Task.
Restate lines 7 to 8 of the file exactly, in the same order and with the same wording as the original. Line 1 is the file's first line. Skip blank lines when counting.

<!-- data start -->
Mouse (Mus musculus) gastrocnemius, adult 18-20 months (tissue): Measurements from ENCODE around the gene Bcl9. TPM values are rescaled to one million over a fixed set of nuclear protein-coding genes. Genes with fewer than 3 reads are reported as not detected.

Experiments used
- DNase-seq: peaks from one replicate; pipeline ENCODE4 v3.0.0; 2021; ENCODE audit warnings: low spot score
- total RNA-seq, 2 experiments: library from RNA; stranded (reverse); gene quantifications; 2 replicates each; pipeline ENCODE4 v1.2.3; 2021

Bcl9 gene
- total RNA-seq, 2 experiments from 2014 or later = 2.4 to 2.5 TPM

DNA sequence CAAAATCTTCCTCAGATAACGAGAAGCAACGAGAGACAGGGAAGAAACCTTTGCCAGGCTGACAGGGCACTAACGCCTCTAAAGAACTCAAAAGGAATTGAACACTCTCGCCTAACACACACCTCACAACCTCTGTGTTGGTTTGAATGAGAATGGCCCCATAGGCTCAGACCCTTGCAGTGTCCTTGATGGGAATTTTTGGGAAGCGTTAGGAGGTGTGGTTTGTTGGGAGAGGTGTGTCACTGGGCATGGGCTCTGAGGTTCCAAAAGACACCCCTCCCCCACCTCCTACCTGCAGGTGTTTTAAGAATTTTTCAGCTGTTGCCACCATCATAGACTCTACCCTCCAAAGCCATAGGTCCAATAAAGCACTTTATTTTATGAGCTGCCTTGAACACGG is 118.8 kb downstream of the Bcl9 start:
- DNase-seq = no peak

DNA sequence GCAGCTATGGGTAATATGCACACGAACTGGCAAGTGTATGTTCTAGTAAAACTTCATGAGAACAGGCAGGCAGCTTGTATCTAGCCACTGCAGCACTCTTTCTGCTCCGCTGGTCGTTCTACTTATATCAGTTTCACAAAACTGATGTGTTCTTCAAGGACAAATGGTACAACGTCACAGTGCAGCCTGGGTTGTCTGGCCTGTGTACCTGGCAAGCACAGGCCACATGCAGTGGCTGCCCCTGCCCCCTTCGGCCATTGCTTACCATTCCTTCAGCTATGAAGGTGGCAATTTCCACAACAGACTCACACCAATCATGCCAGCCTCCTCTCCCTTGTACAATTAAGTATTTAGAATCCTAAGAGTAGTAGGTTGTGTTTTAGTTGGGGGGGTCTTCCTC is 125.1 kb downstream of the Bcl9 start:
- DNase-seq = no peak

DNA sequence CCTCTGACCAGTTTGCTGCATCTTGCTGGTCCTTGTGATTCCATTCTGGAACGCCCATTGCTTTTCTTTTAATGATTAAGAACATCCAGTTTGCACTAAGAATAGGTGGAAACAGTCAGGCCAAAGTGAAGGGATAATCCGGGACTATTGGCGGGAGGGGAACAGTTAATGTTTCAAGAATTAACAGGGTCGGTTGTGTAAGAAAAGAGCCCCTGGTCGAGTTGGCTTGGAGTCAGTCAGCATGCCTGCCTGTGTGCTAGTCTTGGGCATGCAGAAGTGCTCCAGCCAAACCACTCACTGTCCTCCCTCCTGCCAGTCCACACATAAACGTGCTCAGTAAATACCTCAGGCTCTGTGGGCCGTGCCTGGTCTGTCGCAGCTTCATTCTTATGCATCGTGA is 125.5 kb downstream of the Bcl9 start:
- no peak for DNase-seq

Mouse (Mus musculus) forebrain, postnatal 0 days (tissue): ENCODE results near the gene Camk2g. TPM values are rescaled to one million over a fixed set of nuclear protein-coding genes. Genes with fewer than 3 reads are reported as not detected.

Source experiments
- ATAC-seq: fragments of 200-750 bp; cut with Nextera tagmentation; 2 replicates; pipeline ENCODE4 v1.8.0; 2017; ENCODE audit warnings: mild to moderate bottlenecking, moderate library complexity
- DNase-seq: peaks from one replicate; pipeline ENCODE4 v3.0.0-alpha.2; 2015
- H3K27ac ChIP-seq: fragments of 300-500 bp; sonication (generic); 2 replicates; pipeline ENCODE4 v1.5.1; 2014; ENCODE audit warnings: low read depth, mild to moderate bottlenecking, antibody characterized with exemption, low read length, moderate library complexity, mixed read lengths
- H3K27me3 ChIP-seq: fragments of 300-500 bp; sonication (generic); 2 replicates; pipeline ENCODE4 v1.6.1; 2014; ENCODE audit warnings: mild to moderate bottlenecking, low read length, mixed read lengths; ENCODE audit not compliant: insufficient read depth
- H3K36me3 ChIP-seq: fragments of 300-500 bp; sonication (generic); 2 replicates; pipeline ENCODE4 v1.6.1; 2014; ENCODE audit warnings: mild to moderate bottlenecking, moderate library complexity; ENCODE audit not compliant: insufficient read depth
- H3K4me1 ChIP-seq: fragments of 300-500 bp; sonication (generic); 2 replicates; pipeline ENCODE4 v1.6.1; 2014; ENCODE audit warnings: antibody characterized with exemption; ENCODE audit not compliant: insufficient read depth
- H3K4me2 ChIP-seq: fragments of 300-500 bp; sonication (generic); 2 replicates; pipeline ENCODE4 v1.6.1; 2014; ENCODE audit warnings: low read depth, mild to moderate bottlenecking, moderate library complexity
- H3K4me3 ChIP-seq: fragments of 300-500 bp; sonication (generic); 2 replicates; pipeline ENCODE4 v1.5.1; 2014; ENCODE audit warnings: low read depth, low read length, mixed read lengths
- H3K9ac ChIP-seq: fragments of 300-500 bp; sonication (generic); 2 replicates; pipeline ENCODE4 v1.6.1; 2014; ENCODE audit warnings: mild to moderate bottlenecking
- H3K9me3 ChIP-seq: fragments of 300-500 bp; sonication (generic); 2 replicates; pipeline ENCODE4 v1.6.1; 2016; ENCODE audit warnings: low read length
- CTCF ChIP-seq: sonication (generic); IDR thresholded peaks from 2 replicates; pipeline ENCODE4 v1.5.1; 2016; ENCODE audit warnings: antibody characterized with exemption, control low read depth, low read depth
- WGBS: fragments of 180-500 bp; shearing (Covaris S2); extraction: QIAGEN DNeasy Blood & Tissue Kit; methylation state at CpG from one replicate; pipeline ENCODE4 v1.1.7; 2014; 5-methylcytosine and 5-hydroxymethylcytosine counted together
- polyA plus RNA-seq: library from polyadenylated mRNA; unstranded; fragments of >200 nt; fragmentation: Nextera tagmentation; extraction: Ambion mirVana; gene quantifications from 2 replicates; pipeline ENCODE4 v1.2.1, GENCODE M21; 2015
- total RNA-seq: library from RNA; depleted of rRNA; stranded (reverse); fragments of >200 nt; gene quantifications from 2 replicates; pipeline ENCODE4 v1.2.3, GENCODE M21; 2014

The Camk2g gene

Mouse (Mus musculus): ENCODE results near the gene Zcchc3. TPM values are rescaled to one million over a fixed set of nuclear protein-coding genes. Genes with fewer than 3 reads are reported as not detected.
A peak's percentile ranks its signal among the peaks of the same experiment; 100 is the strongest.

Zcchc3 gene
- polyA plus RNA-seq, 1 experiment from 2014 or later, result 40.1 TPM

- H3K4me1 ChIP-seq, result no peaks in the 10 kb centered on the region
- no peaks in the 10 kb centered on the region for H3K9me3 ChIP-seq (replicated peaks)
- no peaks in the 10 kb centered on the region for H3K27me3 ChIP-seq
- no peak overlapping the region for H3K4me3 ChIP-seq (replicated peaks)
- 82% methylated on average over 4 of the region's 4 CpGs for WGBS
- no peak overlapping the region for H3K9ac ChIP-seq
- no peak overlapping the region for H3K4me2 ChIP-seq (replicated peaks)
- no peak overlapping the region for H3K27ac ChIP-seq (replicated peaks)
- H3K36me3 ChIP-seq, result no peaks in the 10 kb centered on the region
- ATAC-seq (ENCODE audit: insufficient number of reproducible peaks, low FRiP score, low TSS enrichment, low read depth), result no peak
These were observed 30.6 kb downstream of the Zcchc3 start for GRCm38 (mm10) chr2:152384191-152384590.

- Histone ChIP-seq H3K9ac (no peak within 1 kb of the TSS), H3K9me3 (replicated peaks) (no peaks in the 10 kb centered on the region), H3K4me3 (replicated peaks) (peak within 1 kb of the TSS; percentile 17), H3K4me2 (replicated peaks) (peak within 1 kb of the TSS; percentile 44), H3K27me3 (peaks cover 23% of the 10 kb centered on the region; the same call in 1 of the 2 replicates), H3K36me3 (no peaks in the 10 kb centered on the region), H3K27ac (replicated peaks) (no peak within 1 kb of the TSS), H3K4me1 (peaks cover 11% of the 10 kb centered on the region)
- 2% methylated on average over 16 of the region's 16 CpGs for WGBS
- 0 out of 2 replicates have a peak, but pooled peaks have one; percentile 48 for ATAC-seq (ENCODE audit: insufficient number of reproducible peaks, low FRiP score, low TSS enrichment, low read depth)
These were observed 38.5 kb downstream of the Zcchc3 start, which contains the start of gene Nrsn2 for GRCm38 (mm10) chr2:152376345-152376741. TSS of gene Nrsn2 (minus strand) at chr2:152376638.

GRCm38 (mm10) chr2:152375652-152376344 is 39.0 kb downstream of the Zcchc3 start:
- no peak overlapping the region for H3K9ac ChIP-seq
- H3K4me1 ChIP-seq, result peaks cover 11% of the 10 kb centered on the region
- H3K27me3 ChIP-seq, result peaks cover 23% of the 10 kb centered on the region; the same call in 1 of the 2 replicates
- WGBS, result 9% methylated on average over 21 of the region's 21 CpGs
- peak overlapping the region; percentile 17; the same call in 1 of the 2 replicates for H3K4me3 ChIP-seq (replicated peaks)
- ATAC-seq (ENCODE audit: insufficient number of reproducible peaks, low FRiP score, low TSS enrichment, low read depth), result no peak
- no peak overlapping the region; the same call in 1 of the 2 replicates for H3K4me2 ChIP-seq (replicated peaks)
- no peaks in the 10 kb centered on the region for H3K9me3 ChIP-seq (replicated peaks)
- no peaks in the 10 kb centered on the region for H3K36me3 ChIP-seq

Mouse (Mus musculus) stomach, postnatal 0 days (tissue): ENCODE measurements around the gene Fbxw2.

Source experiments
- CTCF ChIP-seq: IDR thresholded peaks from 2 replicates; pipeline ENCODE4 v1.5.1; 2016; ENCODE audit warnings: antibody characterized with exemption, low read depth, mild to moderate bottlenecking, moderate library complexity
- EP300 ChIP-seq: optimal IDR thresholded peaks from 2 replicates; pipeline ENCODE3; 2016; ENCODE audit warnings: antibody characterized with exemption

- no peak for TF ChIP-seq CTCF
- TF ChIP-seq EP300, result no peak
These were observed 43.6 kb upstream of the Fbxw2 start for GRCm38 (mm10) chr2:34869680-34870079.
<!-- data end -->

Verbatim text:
DNA sequence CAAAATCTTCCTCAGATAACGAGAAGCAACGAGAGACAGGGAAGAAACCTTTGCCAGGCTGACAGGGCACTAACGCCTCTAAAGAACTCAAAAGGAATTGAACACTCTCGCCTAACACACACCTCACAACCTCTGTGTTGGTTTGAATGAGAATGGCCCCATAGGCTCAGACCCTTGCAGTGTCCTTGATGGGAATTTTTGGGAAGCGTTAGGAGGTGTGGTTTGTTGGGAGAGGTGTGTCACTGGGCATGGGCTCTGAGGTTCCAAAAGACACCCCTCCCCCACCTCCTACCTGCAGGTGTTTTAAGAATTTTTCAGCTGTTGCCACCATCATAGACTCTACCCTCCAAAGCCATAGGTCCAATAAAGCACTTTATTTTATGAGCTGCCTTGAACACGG is 118.8 kb downstream of the Bcl9 start:
- DNase-seq = no peak